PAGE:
Horae Ionicae: A Poem, Descriptive of the Ionian Islands, and Part of the Adjacent Coast of Greece

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Longman, Hurst, Rees, and Orme, 1809 - 67 頁
 

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第 22 頁 - The lonely mountains o'er And the resounding shore A voice of weeping heard, and loud lament; From haunted spring and dale Edged with poplar pale The parting Genius is with sighing sent; With flower-inwoven tresses torn The Nymphs in twilight shade of tangled thickets mourn.
第 45 頁 - The modern Greeks still retain a variety of traditional stories, which they derive from classical antiquity; their national dance they pretend had its origin in the days of Theseus, and consider it as emblematical of that hero's adventures in the labyrinth; and the strain which accompanies it, is said to be the lamentation of Ariadne, when deserted by him at Naxos.
第 44 頁 - Soft breathing gales their gather'd sweets dispense From thousand aromatic plants, that grow In wild luxuriance on the mountain's brow ; From cultur'd fields, where blooms the early vine, And embryo blossoms swell with future wine; But chiefly thence, where, clad in vernal bloom, The grape of Corinth * sheds its rich perfume. Still is the landscape ; nature sleeps around ; All motion dead, and hush'd is ev'ry sound; Save where the unyok'd heifer roams at large, Or the rude goatherd tends his wand'ring...
第 52 頁 - Alpheum fama est hue Elidis amnem Occultas egisse vias subter mare : qui nunc Ore, Arethusa, tuo Siculis confunditur undis.
第 60 頁 - Plato rears. Such as of old, on Sunium's rocky side, Or where Ilissus' sacred waters glide, From reason's light he taught the list'ning youth Of moral beauty, and eternal truth ; Or in mysterious symbols half conceal'd The secret lore which Memphis had reveal'd. Now, clear'd from mortal mists, his eagle sight Expatiates freely through the realms of light : Inspir'd by truth he sings in bolder strain What pow'r combines creation's golden chain ; How worlds obey the...
第 60 頁 - Till, rising with its theme, the lofty ode Ascends from nature to the throne of God. Unseen celestial beings hover nigh And pour their sweet accordant minstrelsy ; Through boundless space the sacred hymn prolong, And worlds unnumber'd join the choral song. But cease, my Muse ! for not to thee is given On earth to emulate the songs of heav'n : No sister thou, but handmaid of the Nine ; And least of all their train as I of thine. Immortal themes a master's hand requireIn silence 1 adore, and trembling...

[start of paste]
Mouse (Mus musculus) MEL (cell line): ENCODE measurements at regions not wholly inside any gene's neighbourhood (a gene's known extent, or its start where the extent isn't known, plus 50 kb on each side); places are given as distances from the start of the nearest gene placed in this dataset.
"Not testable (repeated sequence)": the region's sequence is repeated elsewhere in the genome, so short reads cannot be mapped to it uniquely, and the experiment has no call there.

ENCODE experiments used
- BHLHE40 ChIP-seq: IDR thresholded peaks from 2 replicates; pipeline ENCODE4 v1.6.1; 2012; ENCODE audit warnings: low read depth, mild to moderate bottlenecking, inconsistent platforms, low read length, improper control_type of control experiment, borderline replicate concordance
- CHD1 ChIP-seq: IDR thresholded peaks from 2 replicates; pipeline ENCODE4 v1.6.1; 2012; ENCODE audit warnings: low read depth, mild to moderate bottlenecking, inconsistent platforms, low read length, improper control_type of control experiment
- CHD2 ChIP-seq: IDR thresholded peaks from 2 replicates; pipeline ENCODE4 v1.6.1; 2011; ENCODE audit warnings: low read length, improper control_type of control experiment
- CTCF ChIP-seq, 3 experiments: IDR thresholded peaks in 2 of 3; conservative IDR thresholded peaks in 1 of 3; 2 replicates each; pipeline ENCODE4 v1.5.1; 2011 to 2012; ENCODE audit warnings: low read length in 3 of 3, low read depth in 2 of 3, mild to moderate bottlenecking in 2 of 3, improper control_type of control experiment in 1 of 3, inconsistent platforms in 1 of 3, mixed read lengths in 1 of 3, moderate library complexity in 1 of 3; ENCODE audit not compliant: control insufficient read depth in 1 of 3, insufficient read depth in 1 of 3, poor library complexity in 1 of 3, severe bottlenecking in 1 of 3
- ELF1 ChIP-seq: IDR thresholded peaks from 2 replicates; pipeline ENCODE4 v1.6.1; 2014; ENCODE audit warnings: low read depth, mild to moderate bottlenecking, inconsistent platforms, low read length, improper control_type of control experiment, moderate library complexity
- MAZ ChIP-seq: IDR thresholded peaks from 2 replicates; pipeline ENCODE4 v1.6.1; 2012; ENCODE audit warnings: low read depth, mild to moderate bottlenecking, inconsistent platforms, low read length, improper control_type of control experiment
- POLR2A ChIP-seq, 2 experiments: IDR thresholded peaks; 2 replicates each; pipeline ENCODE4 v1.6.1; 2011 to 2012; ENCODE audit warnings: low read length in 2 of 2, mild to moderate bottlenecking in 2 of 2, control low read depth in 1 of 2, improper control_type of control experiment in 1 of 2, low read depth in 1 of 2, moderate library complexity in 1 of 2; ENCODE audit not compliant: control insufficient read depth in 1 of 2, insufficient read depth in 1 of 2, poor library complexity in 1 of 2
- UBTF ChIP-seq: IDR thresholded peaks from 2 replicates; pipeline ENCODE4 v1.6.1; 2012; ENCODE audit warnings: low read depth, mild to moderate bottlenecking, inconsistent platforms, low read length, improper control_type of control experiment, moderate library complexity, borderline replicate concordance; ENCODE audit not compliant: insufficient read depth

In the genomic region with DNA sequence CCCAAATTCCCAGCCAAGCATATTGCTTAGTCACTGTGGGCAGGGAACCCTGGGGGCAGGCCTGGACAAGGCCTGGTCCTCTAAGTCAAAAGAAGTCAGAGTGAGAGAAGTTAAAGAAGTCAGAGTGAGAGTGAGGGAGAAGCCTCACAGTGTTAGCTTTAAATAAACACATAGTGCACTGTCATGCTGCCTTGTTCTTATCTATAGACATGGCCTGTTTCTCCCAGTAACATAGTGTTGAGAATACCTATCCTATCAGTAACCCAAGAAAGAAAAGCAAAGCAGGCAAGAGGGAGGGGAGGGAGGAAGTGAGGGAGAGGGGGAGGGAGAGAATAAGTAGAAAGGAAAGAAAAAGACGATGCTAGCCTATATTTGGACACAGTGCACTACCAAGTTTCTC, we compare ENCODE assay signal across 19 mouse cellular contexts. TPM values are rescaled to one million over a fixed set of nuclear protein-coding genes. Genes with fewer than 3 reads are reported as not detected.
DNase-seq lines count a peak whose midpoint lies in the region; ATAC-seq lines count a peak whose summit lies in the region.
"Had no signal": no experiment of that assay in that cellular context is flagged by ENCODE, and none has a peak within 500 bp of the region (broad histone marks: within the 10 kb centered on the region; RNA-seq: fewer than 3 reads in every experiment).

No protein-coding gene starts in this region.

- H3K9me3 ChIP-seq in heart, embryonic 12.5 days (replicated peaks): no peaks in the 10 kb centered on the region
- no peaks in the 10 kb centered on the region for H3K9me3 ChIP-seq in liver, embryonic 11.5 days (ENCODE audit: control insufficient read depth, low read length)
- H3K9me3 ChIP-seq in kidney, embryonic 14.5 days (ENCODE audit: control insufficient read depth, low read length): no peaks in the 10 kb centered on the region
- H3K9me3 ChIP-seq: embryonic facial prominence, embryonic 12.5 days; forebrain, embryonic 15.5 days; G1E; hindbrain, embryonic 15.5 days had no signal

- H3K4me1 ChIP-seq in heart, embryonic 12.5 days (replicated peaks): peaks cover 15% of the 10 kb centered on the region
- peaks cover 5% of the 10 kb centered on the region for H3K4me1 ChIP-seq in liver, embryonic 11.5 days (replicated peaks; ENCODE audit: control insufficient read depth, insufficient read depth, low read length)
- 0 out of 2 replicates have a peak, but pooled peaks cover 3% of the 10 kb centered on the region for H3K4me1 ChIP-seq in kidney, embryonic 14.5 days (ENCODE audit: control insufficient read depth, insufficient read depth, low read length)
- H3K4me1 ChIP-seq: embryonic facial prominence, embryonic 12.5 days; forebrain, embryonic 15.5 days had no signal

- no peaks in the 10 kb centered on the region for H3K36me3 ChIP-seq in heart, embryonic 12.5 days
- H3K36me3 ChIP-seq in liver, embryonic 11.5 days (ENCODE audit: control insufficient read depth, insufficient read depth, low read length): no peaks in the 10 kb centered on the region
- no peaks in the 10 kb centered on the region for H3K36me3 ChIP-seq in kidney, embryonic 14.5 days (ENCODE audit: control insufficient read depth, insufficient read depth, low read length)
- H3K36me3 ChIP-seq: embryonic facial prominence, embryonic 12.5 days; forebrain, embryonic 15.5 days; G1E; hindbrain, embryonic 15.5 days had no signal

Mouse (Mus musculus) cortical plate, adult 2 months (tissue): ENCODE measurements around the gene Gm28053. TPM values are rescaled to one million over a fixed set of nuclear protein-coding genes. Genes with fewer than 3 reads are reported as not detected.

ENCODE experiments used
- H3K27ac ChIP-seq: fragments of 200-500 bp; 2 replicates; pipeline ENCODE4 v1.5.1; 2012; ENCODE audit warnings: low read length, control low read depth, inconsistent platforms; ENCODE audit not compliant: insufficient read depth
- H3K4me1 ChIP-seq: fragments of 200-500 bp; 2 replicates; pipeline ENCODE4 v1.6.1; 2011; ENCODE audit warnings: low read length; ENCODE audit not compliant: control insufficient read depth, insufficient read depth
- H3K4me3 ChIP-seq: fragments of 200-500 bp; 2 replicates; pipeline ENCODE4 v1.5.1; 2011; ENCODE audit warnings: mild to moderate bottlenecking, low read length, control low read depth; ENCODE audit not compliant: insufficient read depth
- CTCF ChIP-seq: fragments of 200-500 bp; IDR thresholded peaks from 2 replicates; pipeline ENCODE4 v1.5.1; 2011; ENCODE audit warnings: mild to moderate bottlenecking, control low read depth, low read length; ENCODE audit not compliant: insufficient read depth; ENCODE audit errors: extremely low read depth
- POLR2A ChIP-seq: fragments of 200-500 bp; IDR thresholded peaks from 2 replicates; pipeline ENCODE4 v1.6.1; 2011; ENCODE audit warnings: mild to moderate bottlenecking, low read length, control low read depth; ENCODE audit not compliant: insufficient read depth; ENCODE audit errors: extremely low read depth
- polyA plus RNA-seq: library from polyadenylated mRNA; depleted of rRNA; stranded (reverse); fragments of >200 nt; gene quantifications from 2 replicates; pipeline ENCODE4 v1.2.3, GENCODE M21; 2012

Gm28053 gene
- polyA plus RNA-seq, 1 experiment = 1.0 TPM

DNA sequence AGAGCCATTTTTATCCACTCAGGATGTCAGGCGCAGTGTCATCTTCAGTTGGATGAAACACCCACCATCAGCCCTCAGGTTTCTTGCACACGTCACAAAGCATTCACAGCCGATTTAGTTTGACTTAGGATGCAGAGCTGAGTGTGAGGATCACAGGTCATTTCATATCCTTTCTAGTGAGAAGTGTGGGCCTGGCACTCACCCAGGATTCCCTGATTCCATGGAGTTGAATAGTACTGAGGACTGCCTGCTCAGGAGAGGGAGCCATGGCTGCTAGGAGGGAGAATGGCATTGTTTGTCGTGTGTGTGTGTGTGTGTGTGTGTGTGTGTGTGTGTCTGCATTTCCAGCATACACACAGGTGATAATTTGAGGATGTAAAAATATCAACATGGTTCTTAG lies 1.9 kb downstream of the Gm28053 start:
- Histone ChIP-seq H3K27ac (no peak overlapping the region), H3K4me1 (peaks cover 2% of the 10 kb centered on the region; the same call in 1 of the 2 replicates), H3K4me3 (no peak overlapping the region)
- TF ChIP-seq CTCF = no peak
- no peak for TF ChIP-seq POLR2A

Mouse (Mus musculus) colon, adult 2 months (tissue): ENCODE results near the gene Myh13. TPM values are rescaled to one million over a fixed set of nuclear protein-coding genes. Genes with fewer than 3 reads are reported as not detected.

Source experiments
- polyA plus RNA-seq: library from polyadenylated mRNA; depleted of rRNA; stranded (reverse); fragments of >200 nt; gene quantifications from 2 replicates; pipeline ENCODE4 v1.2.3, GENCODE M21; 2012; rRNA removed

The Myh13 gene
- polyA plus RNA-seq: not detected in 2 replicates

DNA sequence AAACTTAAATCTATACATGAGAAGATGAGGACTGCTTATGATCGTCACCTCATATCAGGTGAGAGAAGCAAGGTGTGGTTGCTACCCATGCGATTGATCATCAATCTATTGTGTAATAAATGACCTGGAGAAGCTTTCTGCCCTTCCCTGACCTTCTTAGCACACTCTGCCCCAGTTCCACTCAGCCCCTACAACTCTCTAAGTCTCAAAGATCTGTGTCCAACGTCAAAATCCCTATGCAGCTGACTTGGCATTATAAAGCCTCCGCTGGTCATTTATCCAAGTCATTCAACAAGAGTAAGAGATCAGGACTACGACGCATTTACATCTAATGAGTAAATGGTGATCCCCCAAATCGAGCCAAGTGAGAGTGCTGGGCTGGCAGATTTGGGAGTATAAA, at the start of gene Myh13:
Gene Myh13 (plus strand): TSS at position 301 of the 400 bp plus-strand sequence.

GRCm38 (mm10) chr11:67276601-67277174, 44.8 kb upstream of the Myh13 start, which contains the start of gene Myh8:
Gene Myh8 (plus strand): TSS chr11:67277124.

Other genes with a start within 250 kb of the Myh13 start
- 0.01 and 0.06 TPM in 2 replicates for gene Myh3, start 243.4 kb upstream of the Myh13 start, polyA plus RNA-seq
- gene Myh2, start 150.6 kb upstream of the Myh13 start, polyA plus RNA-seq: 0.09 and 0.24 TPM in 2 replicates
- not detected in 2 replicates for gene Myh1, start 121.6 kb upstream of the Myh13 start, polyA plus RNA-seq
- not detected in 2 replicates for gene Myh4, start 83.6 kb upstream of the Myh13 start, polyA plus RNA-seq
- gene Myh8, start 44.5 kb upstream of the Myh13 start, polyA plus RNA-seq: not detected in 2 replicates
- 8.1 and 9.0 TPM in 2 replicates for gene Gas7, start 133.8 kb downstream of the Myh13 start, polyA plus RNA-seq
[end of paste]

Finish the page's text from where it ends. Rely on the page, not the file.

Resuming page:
第 3 頁 - Where April wantons in luxuriant bloom, No longer vocal to your native lyre, Forgive the daring strain your charms inspire ; Though all unworthy of the meed ye claim, A meed as deathless as your ancient fame. For well I know, that not to me belong The lofty raptures of poetick song : My simple Muse in fancy's gilded ray May sport, the insect of a summer day ; May sparkle, like the dew-drop on the flower ; But never please beyond the transient hour.
第 37 頁 - Thy vine-clad hills, and deep sequester7*! glades ! Soft are the gales that o'er thy bosom stray, And mild the beams that on thy mountains play. What though no spreading oak or lofty plane Here mark the honours of the Sylvan reign ! With rapture we survey thy humbler groves, Still bending as the changeful Zephyr moves. By Acroteria's steep we pass along, Whose echoing cliffs repeat the boatman's song ; Then to our destin'd station bear away, And moor our vessel in the shelter'd bay. Sure 'tis enchantment...
第 3 頁 - Ye isles beyond the Adriatic wave! Whose classic shores Ionian waters lave ; Ye plains of Greece! the Muse's ancient pride, Whose rising beauties crown the western tide ; That smile beneath November's deepest gloom ; Where April wantons in luxuriant bloom, No longer vocal to your native lyre, Forgive the daring strain your charms inspire ; Though all unworthy of the meed ye claim, A meed as deathless as your ancient fame. For well I know, that not to me belong The lofty raptures of...
第 66 頁 - ... to the English pronunciation of the Greek language seeks in vain for that full, sonorous cadence which early habits ' have taught us to admire, and finds in its stead an acute, stridulous combination of sounds, which is far from being either agreeable or harmonious; while the mind is disgusted at the barbarous structure of a dialect which confounds the anomalies of ancient and modern grammar.

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